IR30: Looking back to April 2011 and the C-suite life
What does IR mean to you? Is it a stepping stone to the C-suite? Or are you happy to remain in IR? As the role has matured, it has grown in seniority, with many top IROs awarded a seat at the table – without having to move out of investor relations.
IR Magazine April 2011: High flyers
For around a third of professionals in the field, however, that coveted CFO title remains the target, something noted by IR Magazine research in 2015. Regionally, European IROs in the study were the most likely – across all regions and market caps – to view IR as a path to another role, at 37 percent, while only small-cap IROs stood out at the other end of the scale, with 75 percent seeing IR as a stand-alone career.
A study by IR executive recruitment specialist Broome Yasar Partnership at the end of last year shows little had changed. ‘Our latest research, conducted among 150 senior investor relations directors, shows that more than a third are keen to transition into a senior leadership role outside of IR over the next 10 years – a significant proportion and one we believe reflects the seniority, sophistication and ambition of today’s IRO,’ noted Oskar Yasar, managing partner of Broome Yasar.
If the C-suite is your goal, what do you need to get there?
For IR Magazine’s April 2011 cover story, titled High flyers – the C-suite life, Elizabeth Judd looked at what it takes to get that corner office, talking to the likes of Blair Christie, then CMO at Cisco Systems (now a strategic adviser); Mark Begor, then president and CEO of GE Capital’s retail finance and restructuring operations (now CEO at Equifax); and David Bryson, then (and now) senior vice president and CFO at Hudbay Minerals – all of whom had come from IR. Judd also spoke to recruiters and industry experts on why IROs fit the bill at the table.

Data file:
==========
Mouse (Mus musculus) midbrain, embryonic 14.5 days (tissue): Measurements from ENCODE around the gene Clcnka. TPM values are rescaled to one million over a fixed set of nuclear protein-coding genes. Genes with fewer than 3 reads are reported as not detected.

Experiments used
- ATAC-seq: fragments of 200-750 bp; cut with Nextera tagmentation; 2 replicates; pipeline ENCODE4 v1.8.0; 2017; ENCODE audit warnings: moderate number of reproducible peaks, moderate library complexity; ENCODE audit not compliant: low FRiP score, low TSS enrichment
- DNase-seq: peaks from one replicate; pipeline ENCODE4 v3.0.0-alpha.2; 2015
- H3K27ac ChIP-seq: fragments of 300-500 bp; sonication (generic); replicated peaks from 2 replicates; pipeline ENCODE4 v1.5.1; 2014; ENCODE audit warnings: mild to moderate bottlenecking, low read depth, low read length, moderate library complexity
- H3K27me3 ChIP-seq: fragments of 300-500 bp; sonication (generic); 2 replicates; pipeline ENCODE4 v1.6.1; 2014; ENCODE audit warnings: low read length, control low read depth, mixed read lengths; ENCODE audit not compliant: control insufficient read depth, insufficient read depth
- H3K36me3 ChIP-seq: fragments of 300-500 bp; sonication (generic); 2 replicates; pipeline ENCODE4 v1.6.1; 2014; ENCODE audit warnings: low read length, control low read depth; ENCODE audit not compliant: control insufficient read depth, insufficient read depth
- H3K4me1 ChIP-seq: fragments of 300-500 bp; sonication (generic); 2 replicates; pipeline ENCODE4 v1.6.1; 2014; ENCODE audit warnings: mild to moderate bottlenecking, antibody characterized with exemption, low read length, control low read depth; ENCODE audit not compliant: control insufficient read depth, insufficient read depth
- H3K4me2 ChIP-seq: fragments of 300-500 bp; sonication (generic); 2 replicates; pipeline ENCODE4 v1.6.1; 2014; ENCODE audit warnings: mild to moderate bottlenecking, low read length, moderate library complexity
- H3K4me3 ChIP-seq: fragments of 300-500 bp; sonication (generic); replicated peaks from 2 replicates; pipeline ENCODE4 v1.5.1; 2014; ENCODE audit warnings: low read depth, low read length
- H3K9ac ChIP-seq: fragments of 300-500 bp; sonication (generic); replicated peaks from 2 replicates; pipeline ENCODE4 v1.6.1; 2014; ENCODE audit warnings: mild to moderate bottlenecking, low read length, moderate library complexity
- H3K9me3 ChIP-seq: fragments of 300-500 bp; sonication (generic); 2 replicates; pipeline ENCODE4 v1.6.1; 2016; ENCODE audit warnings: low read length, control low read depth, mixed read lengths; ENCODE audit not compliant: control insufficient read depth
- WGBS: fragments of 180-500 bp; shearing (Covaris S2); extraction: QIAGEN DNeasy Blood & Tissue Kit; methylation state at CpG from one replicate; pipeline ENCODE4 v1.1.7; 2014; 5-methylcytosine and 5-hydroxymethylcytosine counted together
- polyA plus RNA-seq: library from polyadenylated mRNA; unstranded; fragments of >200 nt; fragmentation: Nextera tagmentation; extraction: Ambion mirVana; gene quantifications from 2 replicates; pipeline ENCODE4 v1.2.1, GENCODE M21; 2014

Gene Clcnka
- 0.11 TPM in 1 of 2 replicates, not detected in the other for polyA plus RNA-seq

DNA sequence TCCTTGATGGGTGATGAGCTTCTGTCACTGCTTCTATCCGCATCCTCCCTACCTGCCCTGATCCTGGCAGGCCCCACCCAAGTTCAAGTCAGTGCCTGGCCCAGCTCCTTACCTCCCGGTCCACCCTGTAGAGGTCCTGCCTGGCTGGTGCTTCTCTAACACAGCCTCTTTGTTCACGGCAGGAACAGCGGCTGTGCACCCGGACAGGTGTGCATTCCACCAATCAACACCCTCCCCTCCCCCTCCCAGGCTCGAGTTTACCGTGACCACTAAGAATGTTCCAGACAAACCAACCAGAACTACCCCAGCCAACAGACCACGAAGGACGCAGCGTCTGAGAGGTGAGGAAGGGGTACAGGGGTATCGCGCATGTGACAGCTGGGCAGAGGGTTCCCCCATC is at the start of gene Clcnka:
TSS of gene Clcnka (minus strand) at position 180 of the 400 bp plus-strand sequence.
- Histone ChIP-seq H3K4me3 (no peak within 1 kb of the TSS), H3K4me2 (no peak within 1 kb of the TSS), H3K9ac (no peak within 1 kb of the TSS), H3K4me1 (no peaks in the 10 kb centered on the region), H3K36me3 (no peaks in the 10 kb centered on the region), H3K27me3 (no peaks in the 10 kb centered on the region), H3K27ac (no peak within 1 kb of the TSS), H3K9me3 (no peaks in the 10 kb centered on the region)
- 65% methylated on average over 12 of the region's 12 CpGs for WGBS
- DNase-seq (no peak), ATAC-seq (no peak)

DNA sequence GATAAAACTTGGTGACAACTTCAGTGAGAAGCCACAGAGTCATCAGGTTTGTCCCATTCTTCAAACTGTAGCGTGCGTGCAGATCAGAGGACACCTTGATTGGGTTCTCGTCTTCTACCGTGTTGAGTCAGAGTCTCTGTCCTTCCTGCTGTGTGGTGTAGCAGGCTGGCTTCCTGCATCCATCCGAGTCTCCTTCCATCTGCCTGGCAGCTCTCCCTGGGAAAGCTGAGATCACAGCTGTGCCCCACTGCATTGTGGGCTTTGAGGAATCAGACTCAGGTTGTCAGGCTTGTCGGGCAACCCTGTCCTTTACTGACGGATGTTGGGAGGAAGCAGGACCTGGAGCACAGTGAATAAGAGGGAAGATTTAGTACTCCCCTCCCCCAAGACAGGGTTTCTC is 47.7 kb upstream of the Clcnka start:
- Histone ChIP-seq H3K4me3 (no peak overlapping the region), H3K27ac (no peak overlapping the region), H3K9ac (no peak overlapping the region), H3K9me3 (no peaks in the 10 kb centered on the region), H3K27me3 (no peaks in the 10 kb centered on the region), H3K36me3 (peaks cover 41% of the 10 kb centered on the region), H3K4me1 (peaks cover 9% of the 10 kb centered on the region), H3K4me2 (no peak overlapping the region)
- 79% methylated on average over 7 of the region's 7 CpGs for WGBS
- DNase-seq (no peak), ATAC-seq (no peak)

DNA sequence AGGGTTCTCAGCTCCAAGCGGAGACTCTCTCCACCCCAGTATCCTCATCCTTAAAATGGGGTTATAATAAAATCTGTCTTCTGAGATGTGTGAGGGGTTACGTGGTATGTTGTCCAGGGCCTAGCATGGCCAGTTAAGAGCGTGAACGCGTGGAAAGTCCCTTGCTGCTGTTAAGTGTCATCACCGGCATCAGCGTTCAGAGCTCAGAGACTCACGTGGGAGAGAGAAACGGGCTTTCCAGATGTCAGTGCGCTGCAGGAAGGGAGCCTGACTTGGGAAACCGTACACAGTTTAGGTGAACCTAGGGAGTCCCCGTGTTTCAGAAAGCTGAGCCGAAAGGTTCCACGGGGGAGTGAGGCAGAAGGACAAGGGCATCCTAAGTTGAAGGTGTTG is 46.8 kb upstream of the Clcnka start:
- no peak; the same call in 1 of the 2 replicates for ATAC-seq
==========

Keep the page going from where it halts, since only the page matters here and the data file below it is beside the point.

‘If you look at the people from IR who are now in C-suite roles, their mind-sets are very broad,’ explained Theodore Dysart, vice chairman at Heidrick & Struggles, an executive search firm. He added that those individuals who make the leap do more than simply interface with investors: they might collaborate with the CEO to win the company a different external placement or assume diverse challenges. ‘You need to break beyond the conventional box for the IR role in order to catch the eye of executives,’ he said.
IR is also considered a great developmental stop along a promising career path, explained Judd. ‘You can’t look at a CEO and say with any certainty, He/she checked the box in investor relations,’ conceded Dysart. ‘But I am seeing CEOs and CFOs who spent one to three years in IR far more often now than I did 10 years ago.’
Tom Enright, then president and CEO of CIRI, observed that skills critical for an IRO are equally valued in most top executive slots. ‘In IR, you really understand what it takes for the company to succeed in the longer run,’ he explained. Couple that with a strong understanding of what affects valuation and the ability to spark a good solid dialogue with the Street and the IRO’s potential for upper management is clear.
As IR Magazine builds up to its 30th anniversary issue – the upcoming winter 2018 issue, which will be the 279th edition of the industry’s flagship magazine – we’ll be posting more throwbacks to old covers, revisiting some of the hot topics from the past 30 years of investor relations and hearing from some of the industry titans.